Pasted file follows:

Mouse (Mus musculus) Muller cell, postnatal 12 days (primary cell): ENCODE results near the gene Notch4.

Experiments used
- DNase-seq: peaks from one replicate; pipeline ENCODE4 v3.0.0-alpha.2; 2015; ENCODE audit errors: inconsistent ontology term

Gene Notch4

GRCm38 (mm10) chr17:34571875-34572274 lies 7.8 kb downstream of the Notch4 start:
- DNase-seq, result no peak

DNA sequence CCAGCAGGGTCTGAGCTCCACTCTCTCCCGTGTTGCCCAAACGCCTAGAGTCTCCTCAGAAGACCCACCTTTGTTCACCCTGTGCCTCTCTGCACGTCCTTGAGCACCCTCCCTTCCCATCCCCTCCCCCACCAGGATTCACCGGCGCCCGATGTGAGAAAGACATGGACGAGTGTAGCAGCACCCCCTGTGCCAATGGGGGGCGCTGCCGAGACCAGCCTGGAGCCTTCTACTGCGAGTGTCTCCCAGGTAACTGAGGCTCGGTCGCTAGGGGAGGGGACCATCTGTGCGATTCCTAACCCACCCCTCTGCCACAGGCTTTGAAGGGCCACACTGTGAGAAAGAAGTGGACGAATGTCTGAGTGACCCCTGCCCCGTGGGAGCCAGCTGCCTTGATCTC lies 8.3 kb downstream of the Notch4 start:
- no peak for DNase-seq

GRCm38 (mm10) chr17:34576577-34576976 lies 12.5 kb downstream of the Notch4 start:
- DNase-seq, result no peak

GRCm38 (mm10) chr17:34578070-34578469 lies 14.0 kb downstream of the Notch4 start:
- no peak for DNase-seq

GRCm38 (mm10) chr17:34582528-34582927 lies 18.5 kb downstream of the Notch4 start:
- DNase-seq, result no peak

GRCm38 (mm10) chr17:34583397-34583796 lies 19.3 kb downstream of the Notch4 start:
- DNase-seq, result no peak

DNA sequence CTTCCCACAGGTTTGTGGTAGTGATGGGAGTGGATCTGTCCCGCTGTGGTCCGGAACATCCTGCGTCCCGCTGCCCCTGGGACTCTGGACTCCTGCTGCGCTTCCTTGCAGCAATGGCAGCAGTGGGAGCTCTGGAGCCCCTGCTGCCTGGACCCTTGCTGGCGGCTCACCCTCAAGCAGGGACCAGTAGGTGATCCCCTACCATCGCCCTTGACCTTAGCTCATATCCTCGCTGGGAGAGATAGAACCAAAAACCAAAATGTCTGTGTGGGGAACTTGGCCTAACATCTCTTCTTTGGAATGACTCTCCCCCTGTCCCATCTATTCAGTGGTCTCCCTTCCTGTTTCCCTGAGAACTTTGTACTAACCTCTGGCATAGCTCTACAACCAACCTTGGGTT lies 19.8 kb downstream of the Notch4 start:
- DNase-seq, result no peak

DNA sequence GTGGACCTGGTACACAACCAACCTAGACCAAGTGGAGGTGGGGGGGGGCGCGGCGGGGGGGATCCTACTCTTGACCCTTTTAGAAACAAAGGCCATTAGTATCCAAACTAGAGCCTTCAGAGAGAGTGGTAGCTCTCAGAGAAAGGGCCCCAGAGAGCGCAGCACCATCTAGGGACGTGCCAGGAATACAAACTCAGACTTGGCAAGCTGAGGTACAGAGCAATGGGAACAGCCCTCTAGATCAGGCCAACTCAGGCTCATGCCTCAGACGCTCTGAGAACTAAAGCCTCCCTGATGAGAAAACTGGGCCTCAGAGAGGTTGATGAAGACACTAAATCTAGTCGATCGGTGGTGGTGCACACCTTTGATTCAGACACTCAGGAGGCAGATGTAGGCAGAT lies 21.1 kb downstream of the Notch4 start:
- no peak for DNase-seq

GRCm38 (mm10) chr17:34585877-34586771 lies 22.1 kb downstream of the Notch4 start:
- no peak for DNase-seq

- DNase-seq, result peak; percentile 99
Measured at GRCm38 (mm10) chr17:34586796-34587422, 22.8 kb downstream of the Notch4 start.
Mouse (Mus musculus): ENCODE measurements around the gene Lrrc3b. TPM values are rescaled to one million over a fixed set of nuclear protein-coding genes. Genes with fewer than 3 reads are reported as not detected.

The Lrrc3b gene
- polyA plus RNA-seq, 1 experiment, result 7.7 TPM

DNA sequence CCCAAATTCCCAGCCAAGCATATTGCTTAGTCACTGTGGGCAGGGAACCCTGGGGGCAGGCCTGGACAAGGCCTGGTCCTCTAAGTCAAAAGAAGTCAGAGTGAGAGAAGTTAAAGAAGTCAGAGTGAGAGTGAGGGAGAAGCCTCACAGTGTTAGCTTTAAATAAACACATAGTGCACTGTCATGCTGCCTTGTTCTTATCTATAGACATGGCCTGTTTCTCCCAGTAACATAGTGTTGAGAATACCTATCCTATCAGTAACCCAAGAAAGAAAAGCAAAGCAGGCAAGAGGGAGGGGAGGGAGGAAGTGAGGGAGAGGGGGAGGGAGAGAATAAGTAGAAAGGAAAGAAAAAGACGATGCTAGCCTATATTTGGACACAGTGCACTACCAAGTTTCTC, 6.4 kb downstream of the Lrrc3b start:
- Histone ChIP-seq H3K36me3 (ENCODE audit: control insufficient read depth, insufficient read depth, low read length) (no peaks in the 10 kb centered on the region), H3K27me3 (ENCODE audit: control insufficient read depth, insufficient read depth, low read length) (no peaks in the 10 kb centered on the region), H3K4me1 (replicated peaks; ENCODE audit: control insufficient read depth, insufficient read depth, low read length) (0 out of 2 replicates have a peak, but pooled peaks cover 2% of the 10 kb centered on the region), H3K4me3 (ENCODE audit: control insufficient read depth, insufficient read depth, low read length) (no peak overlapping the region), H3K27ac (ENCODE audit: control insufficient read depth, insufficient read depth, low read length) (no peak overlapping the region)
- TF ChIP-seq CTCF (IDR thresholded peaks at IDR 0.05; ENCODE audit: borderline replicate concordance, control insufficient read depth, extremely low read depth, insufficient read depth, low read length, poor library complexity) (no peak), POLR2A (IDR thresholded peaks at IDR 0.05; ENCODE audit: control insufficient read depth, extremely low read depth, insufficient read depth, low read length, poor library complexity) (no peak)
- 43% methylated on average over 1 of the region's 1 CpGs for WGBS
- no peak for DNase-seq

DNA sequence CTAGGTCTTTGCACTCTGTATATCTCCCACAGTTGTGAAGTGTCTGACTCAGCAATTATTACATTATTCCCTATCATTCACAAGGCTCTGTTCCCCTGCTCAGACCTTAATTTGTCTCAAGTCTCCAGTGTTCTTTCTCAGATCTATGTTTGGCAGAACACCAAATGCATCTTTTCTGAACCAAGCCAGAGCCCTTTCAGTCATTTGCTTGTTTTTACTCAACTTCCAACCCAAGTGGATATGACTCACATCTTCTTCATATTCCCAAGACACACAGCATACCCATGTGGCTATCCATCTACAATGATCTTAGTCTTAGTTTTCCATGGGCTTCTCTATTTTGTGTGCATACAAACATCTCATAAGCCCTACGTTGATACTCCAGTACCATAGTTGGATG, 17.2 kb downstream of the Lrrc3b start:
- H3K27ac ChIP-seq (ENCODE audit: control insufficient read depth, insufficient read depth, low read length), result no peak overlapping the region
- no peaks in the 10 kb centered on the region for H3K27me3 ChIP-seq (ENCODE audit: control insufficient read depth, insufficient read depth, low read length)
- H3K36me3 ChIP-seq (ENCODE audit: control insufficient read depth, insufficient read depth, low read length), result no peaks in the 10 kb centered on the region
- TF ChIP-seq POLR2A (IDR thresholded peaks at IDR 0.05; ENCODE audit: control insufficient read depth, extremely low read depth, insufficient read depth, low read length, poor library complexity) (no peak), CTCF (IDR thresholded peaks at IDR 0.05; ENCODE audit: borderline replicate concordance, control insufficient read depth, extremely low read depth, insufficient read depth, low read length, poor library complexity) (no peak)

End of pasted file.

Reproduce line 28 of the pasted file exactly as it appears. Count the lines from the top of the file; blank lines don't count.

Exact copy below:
DNA sequence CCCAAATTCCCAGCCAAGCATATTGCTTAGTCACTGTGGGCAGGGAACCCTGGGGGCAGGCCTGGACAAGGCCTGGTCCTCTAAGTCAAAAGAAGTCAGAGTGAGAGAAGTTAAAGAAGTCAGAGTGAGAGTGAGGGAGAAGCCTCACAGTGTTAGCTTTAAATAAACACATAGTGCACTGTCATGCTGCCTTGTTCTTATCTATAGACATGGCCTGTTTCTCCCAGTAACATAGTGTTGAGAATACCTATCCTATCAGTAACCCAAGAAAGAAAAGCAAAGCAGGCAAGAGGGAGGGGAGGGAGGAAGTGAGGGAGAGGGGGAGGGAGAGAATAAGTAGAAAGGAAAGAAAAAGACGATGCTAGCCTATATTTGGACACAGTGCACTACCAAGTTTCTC, 6.4 kb downstream of the Lrrc3b start: